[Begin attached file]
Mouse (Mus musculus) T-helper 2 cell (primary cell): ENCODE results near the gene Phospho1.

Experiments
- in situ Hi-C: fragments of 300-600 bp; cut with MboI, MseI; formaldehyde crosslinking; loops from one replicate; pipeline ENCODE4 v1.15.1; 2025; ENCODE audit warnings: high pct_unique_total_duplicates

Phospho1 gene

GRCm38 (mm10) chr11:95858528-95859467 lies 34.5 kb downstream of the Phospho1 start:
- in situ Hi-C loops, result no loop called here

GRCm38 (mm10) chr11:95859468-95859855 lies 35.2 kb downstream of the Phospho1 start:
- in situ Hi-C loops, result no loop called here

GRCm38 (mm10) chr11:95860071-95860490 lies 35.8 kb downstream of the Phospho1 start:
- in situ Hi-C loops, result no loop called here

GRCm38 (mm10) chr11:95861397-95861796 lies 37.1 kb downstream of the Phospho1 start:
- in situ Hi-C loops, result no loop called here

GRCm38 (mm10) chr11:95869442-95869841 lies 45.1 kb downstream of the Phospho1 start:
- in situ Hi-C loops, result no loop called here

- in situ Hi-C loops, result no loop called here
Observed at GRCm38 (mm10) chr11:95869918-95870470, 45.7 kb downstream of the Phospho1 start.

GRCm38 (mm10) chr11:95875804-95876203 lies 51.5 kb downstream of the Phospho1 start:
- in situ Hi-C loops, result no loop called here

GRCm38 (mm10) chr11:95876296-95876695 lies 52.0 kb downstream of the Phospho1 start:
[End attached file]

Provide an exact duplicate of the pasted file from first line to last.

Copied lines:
Mouse (Mus musculus) T-helper 2 cell (primary cell): ENCODE results near the gene Phospho1.

Experiments
- in situ Hi-C: fragments of 300-600 bp; cut with MboI, MseI; formaldehyde crosslinking; loops from one replicate; pipeline ENCODE4 v1.15.1; 2025; ENCODE audit warnings: high pct_unique_total_duplicates

Phospho1 gene

GRCm38 (mm10) chr11:95858528-95859467 lies 34.5 kb downstream of the Phospho1 start:
- in situ Hi-C loops, result no loop called here

GRCm38 (mm10) chr11:95859468-95859855 lies 35.2 kb downstream of the Phospho1 start:
- in situ Hi-C loops, result no loop called here

GRCm38 (mm10) chr11:95860071-95860490 lies 35.8 kb downstream of the Phospho1 start:
- in situ Hi-C loops, result no loop called here

GRCm38 (mm10) chr11:95861397-95861796 lies 37.1 kb downstream of the Phospho1 start:
- in situ Hi-C loops, result no loop called here

GRCm38 (mm10) chr11:95869442-95869841 lies 45.1 kb downstream of the Phospho1 start:
- in situ Hi-C loops, result no loop called here

- in situ Hi-C loops, result no loop called here
Observed at GRCm38 (mm10) chr11:95869918-95870470, 45.7 kb downstream of the Phospho1 start.

GRCm38 (mm10) chr11:95875804-95876203 lies 51.5 kb downstream of the Phospho1 start:
- in situ Hi-C loops, result no loop called here

GRCm38 (mm10) chr11:95876296-95876695 lies 52.0 kb downstream of the Phospho1 start: